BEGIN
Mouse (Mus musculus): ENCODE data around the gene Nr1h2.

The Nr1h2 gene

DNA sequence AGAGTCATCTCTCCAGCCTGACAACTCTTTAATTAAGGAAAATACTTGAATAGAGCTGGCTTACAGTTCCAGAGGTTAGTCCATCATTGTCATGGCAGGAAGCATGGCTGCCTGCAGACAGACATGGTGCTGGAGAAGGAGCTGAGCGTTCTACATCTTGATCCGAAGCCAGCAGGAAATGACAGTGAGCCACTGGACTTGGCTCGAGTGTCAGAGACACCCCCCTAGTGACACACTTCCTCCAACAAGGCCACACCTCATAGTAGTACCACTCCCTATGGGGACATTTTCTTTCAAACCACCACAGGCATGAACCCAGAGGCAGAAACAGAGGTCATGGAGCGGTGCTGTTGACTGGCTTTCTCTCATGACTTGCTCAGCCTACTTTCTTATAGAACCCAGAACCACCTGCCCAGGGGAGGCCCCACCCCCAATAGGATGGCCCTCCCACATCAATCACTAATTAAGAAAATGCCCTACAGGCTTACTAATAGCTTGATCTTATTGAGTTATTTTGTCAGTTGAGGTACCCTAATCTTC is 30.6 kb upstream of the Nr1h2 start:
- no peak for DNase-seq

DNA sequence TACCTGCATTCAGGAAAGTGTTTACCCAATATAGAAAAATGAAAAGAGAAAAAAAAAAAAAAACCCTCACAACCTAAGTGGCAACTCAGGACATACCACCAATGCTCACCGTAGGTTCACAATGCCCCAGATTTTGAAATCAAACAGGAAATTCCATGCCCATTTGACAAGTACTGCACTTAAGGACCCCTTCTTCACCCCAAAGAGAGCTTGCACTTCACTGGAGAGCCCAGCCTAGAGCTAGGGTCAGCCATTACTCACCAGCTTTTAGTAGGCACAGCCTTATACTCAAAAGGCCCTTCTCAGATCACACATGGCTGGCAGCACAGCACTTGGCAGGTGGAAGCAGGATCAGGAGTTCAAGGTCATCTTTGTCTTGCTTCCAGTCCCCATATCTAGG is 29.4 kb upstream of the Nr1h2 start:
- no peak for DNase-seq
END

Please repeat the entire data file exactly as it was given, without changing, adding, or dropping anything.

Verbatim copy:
Mouse (Mus musculus): ENCODE data around the gene Nr1h2.

The Nr1h2 gene

DNA sequence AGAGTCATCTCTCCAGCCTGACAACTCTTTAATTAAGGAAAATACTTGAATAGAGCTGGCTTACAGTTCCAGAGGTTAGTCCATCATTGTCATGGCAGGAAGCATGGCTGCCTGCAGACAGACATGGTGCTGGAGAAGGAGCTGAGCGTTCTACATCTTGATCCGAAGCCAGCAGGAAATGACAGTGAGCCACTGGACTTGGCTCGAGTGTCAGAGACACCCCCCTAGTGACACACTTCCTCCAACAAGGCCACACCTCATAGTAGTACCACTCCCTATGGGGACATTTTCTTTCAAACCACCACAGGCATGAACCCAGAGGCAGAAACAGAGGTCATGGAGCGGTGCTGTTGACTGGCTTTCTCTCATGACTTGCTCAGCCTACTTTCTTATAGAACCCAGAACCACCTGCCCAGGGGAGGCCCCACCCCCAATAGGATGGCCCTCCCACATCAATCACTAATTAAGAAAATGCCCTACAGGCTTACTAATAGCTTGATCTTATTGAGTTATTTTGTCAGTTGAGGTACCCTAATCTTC is 30.6 kb upstream of the Nr1h2 start:
- no peak for DNase-seq

DNA sequence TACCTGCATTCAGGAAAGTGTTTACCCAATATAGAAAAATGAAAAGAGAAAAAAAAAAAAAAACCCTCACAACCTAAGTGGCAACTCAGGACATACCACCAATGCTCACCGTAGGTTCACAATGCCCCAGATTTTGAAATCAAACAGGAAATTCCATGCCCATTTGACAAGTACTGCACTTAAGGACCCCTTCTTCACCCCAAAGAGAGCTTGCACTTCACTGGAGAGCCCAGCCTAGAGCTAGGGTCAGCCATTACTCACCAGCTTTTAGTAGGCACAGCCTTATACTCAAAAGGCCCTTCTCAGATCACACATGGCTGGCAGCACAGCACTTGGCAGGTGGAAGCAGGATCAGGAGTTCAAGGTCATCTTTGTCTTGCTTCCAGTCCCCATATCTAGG is 29.4 kb upstream of the Nr1h2 start:
- no peak for DNase-seq